Sex on a spectrum in the binary world of sport: the CAS’s decision in the case of Caster Semenya & Ors v the IAAF
On 30 April 2019, the Court of Arbitration for Sport (CAS) delivered its award in the case of Caster Semenya & Athletics South Africa v the International Association of Athletics Federation, dismissing Ms Semenya’s request for arbitration and upholding the validity of the IAAF Regulations for Female Classification (Athletes with Differences of Sex Development) (the DSD Regulations).
In one of the most controversial sporting disputes in recent years, Ms Semenya sought to challenge the DSD Regulations, which place restrictions on the eligibility of women to compete as women in certain sporting events. The finding against her means that, unless she takes measures to reduce her endogenous testosterone levels, she will be unable to compete in events between 400 meters and one mile at the international level.
While the CAS’s full award is yet to be published, the reasons offered for the decision to date make for an interesting read and are considered below. The Executive Summary and Press Release are available here and here, respectively.
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- Tags: Athletics | Athletics South Africa (ASA) | Court of Arbitration for Sport (CAS) | DSD Regulations | International Association of Athletics Federations (IAAF) | South Africa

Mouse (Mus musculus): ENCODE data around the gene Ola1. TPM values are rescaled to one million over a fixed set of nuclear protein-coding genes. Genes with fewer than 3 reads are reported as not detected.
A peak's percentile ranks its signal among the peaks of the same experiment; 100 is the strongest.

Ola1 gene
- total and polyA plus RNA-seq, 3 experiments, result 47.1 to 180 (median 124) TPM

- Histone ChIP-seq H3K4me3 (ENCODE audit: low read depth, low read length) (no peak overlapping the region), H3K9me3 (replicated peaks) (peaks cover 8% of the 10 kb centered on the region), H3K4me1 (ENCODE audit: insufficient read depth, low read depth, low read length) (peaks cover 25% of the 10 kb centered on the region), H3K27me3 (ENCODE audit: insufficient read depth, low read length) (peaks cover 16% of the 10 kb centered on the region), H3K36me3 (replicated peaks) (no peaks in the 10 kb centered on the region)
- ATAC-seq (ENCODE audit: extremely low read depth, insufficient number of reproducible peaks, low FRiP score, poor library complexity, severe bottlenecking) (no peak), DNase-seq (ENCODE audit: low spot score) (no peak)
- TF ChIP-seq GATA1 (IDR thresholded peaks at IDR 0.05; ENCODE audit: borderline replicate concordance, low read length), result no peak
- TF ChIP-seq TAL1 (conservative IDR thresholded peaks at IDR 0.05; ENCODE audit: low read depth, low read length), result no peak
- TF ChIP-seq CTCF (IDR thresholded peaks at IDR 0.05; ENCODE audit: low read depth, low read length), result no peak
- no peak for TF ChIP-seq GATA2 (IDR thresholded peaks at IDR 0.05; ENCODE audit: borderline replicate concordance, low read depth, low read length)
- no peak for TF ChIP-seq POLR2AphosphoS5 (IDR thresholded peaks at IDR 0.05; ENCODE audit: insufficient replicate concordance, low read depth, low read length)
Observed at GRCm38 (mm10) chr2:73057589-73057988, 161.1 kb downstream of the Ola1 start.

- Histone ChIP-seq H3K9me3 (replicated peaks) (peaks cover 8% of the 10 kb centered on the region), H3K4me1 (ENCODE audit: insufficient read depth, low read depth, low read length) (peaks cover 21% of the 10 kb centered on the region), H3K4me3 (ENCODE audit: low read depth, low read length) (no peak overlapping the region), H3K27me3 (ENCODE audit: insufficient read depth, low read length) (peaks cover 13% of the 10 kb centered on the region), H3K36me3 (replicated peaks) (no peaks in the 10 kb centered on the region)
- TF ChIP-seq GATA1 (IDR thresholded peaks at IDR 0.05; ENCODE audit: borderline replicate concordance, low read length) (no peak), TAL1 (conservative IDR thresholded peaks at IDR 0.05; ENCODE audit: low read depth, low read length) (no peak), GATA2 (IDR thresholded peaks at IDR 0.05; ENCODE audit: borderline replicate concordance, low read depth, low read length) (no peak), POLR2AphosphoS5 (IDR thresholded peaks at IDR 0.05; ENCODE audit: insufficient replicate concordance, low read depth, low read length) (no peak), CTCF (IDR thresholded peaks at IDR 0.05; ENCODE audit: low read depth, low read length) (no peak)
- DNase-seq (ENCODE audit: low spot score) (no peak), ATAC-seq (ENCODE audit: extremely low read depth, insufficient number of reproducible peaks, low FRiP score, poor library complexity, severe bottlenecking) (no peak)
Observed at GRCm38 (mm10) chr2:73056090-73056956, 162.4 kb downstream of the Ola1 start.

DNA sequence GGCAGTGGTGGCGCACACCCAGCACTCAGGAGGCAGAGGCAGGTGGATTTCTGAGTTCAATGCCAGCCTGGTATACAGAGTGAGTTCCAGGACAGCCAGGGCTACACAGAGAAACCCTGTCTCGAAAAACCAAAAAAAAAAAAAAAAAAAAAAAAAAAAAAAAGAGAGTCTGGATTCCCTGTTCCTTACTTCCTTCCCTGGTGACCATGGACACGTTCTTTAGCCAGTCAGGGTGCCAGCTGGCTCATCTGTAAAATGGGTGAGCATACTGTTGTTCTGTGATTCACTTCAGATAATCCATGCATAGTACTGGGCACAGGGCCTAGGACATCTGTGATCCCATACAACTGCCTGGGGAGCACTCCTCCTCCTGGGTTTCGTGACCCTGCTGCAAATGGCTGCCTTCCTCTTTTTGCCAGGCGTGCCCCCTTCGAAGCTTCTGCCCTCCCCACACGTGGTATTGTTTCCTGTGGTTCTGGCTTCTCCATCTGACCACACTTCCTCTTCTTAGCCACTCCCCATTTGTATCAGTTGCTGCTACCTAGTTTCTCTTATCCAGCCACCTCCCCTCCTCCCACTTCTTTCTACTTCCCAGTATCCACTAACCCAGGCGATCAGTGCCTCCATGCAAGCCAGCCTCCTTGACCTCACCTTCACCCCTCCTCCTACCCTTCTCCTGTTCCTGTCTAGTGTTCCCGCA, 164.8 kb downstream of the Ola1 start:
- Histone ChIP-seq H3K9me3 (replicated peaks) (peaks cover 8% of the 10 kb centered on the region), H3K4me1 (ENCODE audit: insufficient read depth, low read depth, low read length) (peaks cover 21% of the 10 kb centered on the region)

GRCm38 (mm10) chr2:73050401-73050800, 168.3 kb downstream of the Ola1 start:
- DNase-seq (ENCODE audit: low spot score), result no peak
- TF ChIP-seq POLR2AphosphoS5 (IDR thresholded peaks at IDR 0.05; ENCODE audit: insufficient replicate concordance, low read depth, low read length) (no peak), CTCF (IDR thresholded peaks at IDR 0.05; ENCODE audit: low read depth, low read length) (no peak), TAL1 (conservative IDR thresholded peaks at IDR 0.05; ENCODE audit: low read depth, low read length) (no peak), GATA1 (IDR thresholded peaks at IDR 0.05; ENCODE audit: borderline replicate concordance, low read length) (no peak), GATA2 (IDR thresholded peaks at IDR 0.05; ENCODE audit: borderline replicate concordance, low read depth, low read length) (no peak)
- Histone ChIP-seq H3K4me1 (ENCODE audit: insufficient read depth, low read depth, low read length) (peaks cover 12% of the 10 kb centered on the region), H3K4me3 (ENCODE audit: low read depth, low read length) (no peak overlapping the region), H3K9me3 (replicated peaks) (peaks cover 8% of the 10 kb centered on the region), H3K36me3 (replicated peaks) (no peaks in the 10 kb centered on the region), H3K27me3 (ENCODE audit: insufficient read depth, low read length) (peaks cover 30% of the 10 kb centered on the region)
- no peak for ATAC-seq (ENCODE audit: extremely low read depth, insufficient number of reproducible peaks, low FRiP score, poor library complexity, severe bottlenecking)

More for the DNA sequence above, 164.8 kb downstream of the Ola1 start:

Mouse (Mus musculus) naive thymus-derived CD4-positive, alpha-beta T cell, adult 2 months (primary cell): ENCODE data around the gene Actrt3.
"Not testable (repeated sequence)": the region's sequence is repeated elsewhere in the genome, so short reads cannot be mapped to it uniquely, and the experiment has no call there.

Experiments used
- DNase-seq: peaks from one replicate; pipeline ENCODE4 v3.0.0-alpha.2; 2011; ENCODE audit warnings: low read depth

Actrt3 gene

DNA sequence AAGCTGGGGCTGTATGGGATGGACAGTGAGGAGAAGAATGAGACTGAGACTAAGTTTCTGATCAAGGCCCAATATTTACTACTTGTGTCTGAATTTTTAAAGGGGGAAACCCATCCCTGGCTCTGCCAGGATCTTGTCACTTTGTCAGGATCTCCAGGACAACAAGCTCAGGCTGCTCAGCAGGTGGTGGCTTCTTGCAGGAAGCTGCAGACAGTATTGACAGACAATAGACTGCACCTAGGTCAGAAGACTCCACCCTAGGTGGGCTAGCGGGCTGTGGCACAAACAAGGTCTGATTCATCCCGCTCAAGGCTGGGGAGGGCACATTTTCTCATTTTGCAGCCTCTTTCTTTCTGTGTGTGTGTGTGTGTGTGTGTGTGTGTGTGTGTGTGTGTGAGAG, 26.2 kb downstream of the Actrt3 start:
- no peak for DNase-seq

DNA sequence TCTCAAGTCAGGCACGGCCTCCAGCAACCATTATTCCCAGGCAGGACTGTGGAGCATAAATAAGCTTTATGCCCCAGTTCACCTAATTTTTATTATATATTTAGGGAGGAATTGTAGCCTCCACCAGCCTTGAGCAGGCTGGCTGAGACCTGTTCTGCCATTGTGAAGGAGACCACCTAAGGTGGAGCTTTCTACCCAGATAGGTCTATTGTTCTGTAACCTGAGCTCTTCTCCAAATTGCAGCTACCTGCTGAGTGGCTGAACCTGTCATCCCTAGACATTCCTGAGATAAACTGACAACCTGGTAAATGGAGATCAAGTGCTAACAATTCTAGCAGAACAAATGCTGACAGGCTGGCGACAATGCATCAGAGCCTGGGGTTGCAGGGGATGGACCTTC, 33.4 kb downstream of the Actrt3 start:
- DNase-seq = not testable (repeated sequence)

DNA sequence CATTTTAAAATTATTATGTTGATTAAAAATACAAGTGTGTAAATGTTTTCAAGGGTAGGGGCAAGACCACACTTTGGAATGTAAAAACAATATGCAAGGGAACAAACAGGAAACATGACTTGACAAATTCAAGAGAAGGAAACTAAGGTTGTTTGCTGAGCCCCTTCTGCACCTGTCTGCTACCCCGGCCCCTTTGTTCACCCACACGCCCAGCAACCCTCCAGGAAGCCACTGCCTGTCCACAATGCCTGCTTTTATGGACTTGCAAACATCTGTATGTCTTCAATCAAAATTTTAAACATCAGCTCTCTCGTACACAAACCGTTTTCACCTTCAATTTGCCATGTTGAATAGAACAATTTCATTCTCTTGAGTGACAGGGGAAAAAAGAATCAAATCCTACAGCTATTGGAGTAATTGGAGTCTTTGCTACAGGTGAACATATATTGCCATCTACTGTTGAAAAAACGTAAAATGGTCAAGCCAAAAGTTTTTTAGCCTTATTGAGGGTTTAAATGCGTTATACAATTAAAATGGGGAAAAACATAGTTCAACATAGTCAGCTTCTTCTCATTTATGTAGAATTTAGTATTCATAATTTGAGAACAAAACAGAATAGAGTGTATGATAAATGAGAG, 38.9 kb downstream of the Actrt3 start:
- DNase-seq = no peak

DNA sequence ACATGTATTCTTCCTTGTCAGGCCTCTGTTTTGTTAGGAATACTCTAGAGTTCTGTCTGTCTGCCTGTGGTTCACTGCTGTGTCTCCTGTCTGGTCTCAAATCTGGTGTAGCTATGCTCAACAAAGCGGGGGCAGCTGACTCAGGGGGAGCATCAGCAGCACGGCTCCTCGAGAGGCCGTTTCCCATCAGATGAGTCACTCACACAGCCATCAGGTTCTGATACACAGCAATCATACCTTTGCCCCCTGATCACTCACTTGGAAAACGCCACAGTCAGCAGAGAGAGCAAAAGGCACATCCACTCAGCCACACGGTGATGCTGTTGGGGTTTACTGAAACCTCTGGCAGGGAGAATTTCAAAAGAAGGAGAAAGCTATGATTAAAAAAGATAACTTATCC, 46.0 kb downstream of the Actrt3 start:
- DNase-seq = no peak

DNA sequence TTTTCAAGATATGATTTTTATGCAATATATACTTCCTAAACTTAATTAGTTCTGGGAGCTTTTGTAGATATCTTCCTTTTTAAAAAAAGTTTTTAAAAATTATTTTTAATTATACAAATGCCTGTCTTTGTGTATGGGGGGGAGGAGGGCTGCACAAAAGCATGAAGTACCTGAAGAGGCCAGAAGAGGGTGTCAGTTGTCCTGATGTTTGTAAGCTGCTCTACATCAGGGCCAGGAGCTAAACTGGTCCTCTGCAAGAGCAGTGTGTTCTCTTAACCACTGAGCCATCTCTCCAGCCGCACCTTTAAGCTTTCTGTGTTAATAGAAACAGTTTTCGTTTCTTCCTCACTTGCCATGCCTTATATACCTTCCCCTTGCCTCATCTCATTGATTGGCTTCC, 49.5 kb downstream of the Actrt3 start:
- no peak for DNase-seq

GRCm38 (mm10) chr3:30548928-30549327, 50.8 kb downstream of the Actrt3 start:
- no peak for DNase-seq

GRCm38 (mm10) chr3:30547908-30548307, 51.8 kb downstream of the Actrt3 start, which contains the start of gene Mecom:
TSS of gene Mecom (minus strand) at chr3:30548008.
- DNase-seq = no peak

- Not by gender, not by sex, but by testosterone saith the IAAF: International athletics and the new Female Eligibility Regulations
- Semenya, ASA and IAAF: Executive Summary
Barrister, Blackstone Chambers
Celia practises across all of Chambers’ main areas of work, with particular experience of commercial disputes, sports law, public law and human rights, and employment. She is frequently instructed in cases where there is significant degree of overlap between her specialisms, such as commercial judicial reviews and sports and employment cases involving allegations of fraud. Similarly, from October to December 2016, Celia acted as sole legal counsel for the Payment Systems Regulator, advising on a 'super-complaint' by the consumer group, Which?, concerning authorised push payment fraud.
She has experience before a range of tribunals, including the High Court, Court of Appeal and Supreme Court and has also appeared in cases before a number of regulatory bodies, such as The FA Regulatory Commission and Appeal Board.